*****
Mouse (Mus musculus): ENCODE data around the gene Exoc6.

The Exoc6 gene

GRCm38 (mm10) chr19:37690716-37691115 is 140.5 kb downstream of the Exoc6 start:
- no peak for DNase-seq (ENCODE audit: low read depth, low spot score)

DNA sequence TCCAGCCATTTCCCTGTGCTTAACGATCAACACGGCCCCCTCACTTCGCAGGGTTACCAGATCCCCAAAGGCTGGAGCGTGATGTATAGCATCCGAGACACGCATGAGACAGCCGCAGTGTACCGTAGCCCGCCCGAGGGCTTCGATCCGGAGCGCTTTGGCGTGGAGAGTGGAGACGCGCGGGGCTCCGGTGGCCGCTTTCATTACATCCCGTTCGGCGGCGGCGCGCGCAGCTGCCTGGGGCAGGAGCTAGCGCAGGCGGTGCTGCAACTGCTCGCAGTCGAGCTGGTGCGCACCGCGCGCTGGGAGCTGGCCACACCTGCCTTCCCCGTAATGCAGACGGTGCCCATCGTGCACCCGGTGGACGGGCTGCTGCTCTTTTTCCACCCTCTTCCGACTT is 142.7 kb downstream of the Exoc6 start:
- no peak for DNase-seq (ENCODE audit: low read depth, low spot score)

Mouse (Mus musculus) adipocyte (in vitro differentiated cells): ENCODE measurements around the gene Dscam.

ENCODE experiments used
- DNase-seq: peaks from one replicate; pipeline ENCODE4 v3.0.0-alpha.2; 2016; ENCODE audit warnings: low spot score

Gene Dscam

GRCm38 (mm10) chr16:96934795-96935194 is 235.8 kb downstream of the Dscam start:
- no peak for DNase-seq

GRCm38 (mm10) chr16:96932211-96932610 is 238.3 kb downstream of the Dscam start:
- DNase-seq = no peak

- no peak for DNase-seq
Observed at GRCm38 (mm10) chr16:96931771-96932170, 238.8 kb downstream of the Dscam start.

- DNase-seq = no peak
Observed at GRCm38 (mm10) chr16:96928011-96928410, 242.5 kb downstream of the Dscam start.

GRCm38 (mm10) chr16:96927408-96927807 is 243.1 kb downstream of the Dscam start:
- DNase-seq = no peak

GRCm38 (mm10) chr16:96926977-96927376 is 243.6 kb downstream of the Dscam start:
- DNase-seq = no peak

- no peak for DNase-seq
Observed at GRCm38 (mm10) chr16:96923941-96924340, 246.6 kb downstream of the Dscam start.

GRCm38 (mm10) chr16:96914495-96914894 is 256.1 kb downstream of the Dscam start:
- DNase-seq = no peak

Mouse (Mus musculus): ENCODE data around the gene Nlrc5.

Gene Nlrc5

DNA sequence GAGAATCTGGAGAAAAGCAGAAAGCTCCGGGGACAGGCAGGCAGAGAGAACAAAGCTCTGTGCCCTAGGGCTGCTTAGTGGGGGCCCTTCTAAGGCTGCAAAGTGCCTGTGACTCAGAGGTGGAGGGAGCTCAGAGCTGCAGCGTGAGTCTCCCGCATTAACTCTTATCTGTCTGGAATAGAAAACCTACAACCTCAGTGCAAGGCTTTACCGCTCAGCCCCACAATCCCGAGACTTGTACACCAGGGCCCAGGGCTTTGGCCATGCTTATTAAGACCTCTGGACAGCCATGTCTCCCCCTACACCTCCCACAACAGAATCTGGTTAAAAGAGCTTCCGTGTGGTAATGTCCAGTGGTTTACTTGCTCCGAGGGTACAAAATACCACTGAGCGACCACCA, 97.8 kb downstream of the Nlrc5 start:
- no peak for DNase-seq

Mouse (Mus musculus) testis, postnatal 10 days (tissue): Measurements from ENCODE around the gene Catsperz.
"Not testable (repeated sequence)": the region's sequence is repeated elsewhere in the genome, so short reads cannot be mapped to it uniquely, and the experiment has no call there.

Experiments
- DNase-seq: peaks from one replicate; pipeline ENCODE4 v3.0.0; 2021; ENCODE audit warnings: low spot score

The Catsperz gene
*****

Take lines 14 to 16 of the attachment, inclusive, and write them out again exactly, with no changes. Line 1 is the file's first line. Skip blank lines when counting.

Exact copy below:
- DNase-seq = no peak

- no peak for DNase-seq
Observed at GRCm38 (mm10) chr16:96931771-96932170, 238.8 kb downstream of the Dscam start.